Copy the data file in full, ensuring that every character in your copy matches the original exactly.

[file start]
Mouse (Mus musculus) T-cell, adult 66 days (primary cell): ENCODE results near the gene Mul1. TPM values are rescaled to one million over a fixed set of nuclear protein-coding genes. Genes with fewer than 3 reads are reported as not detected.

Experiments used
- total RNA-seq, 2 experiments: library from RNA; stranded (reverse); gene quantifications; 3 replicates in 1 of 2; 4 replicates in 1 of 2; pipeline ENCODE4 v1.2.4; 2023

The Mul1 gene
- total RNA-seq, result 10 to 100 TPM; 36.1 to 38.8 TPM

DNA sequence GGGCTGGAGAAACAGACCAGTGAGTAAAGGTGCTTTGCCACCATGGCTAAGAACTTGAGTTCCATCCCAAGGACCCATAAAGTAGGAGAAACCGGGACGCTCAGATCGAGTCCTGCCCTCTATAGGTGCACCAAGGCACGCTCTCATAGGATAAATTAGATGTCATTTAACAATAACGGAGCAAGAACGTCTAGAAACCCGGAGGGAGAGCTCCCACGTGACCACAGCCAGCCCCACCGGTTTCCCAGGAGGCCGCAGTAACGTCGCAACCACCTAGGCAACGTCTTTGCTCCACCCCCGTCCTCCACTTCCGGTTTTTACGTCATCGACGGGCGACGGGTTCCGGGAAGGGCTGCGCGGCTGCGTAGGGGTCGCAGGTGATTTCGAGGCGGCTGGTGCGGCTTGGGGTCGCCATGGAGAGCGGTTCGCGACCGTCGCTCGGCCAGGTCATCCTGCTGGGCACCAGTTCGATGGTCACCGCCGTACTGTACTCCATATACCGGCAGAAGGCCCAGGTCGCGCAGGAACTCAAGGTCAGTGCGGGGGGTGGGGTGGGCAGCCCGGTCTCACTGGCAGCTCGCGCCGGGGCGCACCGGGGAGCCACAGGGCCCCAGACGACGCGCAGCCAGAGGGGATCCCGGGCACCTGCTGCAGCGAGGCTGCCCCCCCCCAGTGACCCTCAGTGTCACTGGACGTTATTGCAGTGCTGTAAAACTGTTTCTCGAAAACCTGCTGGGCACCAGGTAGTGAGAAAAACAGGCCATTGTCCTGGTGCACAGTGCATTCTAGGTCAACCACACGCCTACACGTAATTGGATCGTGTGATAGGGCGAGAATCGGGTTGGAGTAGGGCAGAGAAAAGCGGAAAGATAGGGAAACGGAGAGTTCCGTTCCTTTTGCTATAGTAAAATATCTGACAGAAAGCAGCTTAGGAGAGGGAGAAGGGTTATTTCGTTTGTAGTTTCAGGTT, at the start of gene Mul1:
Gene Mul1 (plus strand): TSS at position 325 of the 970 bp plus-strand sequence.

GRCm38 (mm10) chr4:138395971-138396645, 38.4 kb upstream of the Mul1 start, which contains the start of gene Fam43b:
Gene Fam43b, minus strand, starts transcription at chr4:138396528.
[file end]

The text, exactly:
Mouse (Mus musculus) T-cell, adult 66 days (primary cell): ENCODE results near the gene Mul1. TPM values are rescaled to one million over a fixed set of nuclear protein-coding genes. Genes with fewer than 3 reads are reported as not detected.

Experiments used
- total RNA-seq, 2 experiments: library from RNA; stranded (reverse); gene quantifications; 3 replicates in 1 of 2; 4 replicates in 1 of 2; pipeline ENCODE4 v1.2.4; 2023

The Mul1 gene
- total RNA-seq, result 10 to 100 TPM; 36.1 to 38.8 TPM

DNA sequence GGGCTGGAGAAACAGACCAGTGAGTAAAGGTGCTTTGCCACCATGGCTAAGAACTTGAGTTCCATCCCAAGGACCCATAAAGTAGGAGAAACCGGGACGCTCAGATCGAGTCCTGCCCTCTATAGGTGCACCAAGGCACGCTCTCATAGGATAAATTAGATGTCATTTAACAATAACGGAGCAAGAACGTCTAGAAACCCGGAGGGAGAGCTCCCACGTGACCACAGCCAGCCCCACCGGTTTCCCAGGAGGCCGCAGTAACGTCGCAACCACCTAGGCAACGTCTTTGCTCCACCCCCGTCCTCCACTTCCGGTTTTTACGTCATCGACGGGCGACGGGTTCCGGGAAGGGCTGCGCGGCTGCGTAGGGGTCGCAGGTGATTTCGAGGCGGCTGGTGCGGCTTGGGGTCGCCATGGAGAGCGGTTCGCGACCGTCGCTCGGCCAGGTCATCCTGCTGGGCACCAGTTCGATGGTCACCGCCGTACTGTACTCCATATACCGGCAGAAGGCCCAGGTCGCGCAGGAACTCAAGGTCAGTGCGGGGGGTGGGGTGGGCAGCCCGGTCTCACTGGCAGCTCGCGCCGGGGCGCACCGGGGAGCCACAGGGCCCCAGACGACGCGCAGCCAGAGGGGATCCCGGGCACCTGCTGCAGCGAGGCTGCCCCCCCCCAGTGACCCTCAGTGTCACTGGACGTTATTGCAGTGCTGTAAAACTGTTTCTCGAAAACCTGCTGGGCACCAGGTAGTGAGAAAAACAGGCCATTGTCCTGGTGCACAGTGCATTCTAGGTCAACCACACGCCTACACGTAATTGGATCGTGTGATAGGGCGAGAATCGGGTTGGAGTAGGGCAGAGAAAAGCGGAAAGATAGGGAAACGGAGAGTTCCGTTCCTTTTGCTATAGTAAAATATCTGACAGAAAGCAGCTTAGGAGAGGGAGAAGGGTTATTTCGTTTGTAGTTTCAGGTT, at the start of gene Mul1:
Gene Mul1 (plus strand): TSS at position 325 of the 970 bp plus-strand sequence.

GRCm38 (mm10) chr4:138395971-138396645, 38.4 kb upstream of the Mul1 start, which contains the start of gene Fam43b:
Gene Fam43b, minus strand, starts transcription at chr4:138396528.